“Yet this I call to mind and therefore have hope. Because of the Lord’s great love we are not consumed, for his compassions never fail. They are new every morning; great is your faithfulness.” Lamentations 3:21-23
In Lamentations 3, after crying out over the pain of Jerusalem, Jeremiah utters the most powerful word in the entire book: yet. Yet is the moment the prophet moves from his painful questions to his only hope. Yet is the driving point, the firm foundation, the stake-in-the-ground of all laments.
Jeremiah’s yet is found in the unchanging, steadfast love of God. Through his yet, Jeremiah declares, “Even if this suffering never ends, I will always worship God.”
Yet is the paradigm shift of all laments. Yet arises even when the cancer isn’t cured, when the debt never decreases, when the boyfriend doesn’t call, when the child continues to struggle, when the questions aren’t answered, when the loved one hurts you again. Yet believes that even if it doesn’t go well with you, Jesus is still enough. His compassionate love is more than enough. “[Yet] is a praise that can now hope all things, having been forced to let go of everything,” writes musician Michael Card.[i]
Yet is the fighter’s prize. Yet is the hard-won faith. Yet hopes in God, for God’s sake alone.
“In the darkness we have a choice that is not really there in better times.” writes Pastor Timothy Keller in his treatise on grief and suffering. “We can choose to serve God just because he is God…. If we do that—we are finally learning to love God for himself, and not for his benefits.”[ii]
All laments lead to the truest form of worship—the worship of God alone. Not God and blessings, not God and benefits, but God for God’s sake. No matter what happens. No matter how violently the storm rages. No matter God’s apparent absence. Lament keeps on. Lament utters a profound yet: “This sucks. Yet I will praise God.”
I’ve known that the goal of lament is not fast acting pain-removal. But lament is the art of trusting God no matter what he gives, no matter what he takes. Suffering, if we let it, can birth genuine faith.
1. Have you gotten to the yet of your pain? If you were honest, have you been able to move from your difficult questions to hope in God? What is keeping you from getting there?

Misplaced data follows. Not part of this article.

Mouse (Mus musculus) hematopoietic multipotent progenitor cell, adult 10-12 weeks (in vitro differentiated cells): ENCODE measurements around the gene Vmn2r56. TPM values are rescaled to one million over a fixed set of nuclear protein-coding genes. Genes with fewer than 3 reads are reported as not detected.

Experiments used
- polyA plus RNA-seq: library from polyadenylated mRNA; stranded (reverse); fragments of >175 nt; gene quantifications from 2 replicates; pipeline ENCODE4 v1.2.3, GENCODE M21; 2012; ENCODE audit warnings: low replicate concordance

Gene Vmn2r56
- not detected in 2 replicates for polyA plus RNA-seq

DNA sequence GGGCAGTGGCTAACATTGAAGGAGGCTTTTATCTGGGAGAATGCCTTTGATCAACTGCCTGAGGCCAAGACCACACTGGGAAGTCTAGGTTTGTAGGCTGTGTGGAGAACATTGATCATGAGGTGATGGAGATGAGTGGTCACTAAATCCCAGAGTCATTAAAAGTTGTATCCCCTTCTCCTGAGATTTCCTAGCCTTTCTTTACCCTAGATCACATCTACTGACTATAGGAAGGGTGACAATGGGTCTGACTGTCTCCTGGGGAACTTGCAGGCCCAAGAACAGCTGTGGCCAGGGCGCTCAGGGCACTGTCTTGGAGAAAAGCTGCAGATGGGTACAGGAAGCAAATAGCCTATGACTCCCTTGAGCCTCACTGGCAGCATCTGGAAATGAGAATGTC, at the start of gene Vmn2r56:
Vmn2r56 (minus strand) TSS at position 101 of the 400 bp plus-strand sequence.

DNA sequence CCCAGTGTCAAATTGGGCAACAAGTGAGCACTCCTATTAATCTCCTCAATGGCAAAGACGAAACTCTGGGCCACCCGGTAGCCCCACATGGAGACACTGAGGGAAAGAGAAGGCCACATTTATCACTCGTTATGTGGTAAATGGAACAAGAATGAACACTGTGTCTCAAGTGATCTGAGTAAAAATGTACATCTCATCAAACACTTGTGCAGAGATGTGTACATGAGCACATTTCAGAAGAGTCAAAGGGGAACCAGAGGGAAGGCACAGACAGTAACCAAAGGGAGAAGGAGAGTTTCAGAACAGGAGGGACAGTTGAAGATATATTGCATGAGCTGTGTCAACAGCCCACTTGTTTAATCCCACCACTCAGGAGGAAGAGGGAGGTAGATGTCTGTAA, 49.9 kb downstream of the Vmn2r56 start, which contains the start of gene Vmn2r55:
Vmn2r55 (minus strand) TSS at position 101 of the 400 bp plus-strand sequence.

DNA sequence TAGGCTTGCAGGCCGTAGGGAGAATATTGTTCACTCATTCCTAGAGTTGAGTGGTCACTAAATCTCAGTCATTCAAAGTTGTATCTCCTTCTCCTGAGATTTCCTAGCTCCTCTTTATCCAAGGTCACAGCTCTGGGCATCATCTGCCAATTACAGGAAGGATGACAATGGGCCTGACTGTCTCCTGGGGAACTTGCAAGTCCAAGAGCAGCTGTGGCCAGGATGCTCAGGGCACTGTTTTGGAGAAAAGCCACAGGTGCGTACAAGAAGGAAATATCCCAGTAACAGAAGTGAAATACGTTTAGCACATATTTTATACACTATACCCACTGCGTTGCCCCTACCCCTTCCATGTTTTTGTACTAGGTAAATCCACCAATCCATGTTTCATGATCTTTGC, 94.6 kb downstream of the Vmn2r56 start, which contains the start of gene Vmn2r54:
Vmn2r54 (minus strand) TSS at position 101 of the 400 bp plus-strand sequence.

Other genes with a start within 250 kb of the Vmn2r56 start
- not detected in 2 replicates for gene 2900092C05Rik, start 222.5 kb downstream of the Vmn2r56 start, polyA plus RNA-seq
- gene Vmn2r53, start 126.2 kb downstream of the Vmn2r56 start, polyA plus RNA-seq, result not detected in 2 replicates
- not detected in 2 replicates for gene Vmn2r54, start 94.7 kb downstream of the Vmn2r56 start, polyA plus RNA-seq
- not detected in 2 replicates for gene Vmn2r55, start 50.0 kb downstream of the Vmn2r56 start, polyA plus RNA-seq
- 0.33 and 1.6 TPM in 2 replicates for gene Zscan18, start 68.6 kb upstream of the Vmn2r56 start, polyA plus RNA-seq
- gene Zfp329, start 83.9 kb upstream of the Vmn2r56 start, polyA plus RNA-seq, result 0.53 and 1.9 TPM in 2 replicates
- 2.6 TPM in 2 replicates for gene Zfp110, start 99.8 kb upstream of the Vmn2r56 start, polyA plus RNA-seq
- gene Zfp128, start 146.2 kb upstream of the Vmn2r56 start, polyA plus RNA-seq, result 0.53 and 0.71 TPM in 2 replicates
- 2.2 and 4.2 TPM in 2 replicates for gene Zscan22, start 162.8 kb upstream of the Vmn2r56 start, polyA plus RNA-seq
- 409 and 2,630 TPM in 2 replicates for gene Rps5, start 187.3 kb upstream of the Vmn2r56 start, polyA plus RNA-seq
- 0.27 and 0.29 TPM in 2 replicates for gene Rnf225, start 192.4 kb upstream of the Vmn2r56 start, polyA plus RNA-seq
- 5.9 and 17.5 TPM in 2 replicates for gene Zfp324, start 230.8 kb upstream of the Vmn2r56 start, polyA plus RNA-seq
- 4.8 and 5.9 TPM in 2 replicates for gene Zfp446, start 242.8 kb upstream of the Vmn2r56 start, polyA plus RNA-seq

2. In what ways has your suffering taught you to love God for who He is rather than all that He gives you? How has the pain revealed deeper beliefs of how you have been serving God in the past when life was going your way?
3. The yet is always hard won. If you’ve seen this Biblical pattern played out in the Psalms of lament, you know that the yet doesn’t arrive until the feelings are honestly laid upon the table. The yet is a resolve to trade what is seen for that which is not. What are some unseen truths and promises about God that can help you find your yet? How can choosing yet in spite of all your pain be a defiant act of hopeful worship?
Lord, in my wrestling for my “yet,” my questions, doubts, and uncertainty can sometimes keep me from moving forward into hope. Help me to lay that which blocks my trust into your hands. Let this hurt guide me towards true worship of you, not for whatever benefits I believe I deserve but rather, because of who you are. In my deepest griefs, let genuine faith be birthed. Amen.
A Practice: Gratitude + Praise
In your fight for your yet, take a moment to worship God in the here and now through focusing on what you are grateful for and praising him in response. Even if your circumstances seem grim and devoid of anything to celebrate, think of one way you can thank God. It could be an aspect of his character or just another breath in your lungs. Choose to worship Him even if your situation seems unworthy of it.
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[i]Timothy Keller, Walking With God Through Pain and Suffering (New York: Riverhead Books, 2013) 248-49.